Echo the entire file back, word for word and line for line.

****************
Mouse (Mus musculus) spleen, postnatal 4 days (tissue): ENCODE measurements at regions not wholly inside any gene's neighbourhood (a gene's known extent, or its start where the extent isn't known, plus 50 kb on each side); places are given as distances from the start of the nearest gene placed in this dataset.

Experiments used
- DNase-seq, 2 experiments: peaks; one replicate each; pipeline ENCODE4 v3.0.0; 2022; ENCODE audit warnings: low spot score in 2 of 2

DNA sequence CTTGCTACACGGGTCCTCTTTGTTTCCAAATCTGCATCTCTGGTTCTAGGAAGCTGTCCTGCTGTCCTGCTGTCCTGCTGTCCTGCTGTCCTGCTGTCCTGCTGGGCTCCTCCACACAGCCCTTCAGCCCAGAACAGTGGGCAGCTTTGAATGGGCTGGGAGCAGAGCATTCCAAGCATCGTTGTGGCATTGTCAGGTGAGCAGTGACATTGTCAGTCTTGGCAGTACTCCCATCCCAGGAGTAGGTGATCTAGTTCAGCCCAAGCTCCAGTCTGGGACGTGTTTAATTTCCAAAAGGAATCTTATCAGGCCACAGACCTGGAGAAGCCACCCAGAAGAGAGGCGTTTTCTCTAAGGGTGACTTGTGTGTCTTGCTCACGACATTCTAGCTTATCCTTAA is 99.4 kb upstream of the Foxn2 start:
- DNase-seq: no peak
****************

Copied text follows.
Mouse (Mus musculus) spleen, postnatal 4 days (tissue): ENCODE measurements at regions not wholly inside any gene's neighbourhood (a gene's known extent, or its start where the extent isn't known, plus 50 kb on each side); places are given as distances from the start of the nearest gene placed in this dataset.

Experiments used
- DNase-seq, 2 experiments: peaks; one replicate each; pipeline ENCODE4 v3.0.0; 2022; ENCODE audit warnings: low spot score in 2 of 2

DNA sequence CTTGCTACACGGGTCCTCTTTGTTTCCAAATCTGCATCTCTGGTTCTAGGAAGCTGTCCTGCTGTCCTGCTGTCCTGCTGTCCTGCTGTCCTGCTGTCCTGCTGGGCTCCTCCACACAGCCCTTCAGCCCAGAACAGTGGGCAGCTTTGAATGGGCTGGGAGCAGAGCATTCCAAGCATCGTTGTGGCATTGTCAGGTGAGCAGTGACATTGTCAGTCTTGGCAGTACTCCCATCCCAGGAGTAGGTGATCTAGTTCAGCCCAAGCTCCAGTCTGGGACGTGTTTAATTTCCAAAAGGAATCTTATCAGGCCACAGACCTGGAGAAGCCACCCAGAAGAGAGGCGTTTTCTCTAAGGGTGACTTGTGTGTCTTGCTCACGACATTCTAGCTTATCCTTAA is 99.4 kb upstream of the Foxn2 start:
- DNase-seq: no peak